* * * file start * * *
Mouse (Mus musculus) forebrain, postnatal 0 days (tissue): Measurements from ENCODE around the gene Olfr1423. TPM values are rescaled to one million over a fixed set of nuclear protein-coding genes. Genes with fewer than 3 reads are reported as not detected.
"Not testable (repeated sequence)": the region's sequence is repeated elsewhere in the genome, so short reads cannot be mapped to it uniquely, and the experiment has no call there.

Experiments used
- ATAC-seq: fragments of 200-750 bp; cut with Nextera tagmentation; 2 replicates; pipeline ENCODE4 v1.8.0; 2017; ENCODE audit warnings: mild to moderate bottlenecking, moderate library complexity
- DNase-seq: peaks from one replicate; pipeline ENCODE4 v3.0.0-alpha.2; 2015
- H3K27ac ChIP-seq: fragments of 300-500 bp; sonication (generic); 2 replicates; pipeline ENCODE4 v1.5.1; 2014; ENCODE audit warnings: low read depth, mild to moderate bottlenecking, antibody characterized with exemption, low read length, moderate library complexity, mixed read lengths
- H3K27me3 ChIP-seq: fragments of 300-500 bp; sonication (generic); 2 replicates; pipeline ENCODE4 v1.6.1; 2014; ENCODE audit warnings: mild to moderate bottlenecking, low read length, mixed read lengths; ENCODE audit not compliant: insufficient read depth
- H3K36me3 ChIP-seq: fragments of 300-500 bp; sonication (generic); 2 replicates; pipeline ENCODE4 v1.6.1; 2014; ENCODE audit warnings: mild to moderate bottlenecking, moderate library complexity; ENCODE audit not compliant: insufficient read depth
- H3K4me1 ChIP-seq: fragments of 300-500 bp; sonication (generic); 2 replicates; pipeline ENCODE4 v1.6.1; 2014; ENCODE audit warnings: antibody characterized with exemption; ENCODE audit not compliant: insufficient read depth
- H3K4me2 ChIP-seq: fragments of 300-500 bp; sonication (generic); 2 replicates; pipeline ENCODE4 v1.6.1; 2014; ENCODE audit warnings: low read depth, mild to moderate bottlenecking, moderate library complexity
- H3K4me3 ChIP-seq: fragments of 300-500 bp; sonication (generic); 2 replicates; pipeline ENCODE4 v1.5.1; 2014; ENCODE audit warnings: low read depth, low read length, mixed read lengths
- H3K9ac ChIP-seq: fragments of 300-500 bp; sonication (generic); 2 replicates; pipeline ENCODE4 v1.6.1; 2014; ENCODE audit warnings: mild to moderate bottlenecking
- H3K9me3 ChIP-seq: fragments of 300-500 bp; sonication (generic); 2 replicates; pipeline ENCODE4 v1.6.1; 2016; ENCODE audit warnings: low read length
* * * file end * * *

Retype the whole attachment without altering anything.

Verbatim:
Mouse (Mus musculus) forebrain, postnatal 0 days (tissue): Measurements from ENCODE around the gene Olfr1423. TPM values are rescaled to one million over a fixed set of nuclear protein-coding genes. Genes with fewer than 3 reads are reported as not detected.
"Not testable (repeated sequence)": the region's sequence is repeated elsewhere in the genome, so short reads cannot be mapped to it uniquely, and the experiment has no call there.

Experiments used
- ATAC-seq: fragments of 200-750 bp; cut with Nextera tagmentation; 2 replicates; pipeline ENCODE4 v1.8.0; 2017; ENCODE audit warnings: mild to moderate bottlenecking, moderate library complexity
- DNase-seq: peaks from one replicate; pipeline ENCODE4 v3.0.0-alpha.2; 2015
- H3K27ac ChIP-seq: fragments of 300-500 bp; sonication (generic); 2 replicates; pipeline ENCODE4 v1.5.1; 2014; ENCODE audit warnings: low read depth, mild to moderate bottlenecking, antibody characterized with exemption, low read length, moderate library complexity, mixed read lengths
- H3K27me3 ChIP-seq: fragments of 300-500 bp; sonication (generic); 2 replicates; pipeline ENCODE4 v1.6.1; 2014; ENCODE audit warnings: mild to moderate bottlenecking, low read length, mixed read lengths; ENCODE audit not compliant: insufficient read depth
- H3K36me3 ChIP-seq: fragments of 300-500 bp; sonication (generic); 2 replicates; pipeline ENCODE4 v1.6.1; 2014; ENCODE audit warnings: mild to moderate bottlenecking, moderate library complexity; ENCODE audit not compliant: insufficient read depth
- H3K4me1 ChIP-seq: fragments of 300-500 bp; sonication (generic); 2 replicates; pipeline ENCODE4 v1.6.1; 2014; ENCODE audit warnings: antibody characterized with exemption; ENCODE audit not compliant: insufficient read depth
- H3K4me2 ChIP-seq: fragments of 300-500 bp; sonication (generic); 2 replicates; pipeline ENCODE4 v1.6.1; 2014; ENCODE audit warnings: low read depth, mild to moderate bottlenecking, moderate library complexity
- H3K4me3 ChIP-seq: fragments of 300-500 bp; sonication (generic); 2 replicates; pipeline ENCODE4 v1.5.1; 2014; ENCODE audit warnings: low read depth, low read length, mixed read lengths
- H3K9ac ChIP-seq: fragments of 300-500 bp; sonication (generic); 2 replicates; pipeline ENCODE4 v1.6.1; 2014; ENCODE audit warnings: mild to moderate bottlenecking
- H3K9me3 ChIP-seq: fragments of 300-500 bp; sonication (generic); 2 replicates; pipeline ENCODE4 v1.6.1; 2016; ENCODE audit warnings: low read length